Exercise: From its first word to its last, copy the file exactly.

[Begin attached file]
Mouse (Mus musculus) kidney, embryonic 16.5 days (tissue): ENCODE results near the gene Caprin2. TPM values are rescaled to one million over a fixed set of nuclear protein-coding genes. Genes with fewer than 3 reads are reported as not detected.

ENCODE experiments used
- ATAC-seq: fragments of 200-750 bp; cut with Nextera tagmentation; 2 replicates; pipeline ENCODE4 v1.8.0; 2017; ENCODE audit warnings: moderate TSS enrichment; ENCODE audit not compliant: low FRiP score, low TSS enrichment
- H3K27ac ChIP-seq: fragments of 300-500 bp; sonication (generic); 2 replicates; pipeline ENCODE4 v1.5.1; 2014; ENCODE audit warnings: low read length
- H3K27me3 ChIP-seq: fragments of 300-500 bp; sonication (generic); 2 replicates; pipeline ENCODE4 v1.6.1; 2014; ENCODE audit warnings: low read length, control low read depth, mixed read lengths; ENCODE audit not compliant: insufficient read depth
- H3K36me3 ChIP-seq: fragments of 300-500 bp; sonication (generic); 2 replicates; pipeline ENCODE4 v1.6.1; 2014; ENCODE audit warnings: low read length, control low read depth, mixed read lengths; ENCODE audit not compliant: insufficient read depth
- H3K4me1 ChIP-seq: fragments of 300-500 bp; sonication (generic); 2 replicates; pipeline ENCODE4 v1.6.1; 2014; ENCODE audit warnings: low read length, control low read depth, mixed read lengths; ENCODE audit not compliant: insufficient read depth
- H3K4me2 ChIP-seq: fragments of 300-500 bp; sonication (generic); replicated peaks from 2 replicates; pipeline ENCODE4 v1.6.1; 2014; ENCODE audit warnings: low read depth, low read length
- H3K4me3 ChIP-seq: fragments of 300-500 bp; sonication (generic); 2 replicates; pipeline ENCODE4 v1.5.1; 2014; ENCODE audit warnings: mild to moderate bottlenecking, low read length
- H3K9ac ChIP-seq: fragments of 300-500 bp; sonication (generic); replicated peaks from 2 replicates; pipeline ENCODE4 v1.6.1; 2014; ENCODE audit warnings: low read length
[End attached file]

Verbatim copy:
Mouse (Mus musculus) kidney, embryonic 16.5 days (tissue): ENCODE results near the gene Caprin2. TPM values are rescaled to one million over a fixed set of nuclear protein-coding genes. Genes with fewer than 3 reads are reported as not detected.

ENCODE experiments used
- ATAC-seq: fragments of 200-750 bp; cut with Nextera tagmentation; 2 replicates; pipeline ENCODE4 v1.8.0; 2017; ENCODE audit warnings: moderate TSS enrichment; ENCODE audit not compliant: low FRiP score, low TSS enrichment
- H3K27ac ChIP-seq: fragments of 300-500 bp; sonication (generic); 2 replicates; pipeline ENCODE4 v1.5.1; 2014; ENCODE audit warnings: low read length
- H3K27me3 ChIP-seq: fragments of 300-500 bp; sonication (generic); 2 replicates; pipeline ENCODE4 v1.6.1; 2014; ENCODE audit warnings: low read length, control low read depth, mixed read lengths; ENCODE audit not compliant: insufficient read depth
- H3K36me3 ChIP-seq: fragments of 300-500 bp; sonication (generic); 2 replicates; pipeline ENCODE4 v1.6.1; 2014; ENCODE audit warnings: low read length, control low read depth, mixed read lengths; ENCODE audit not compliant: insufficient read depth
- H3K4me1 ChIP-seq: fragments of 300-500 bp; sonication (generic); 2 replicates; pipeline ENCODE4 v1.6.1; 2014; ENCODE audit warnings: low read length, control low read depth, mixed read lengths; ENCODE audit not compliant: insufficient read depth
- H3K4me2 ChIP-seq: fragments of 300-500 bp; sonication (generic); replicated peaks from 2 replicates; pipeline ENCODE4 v1.6.1; 2014; ENCODE audit warnings: low read depth, low read length
- H3K4me3 ChIP-seq: fragments of 300-500 bp; sonication (generic); 2 replicates; pipeline ENCODE4 v1.5.1; 2014; ENCODE audit warnings: mild to moderate bottlenecking, low read length
- H3K9ac ChIP-seq: fragments of 300-500 bp; sonication (generic); replicated peaks from 2 replicates; pipeline ENCODE4 v1.6.1; 2014; ENCODE audit warnings: low read length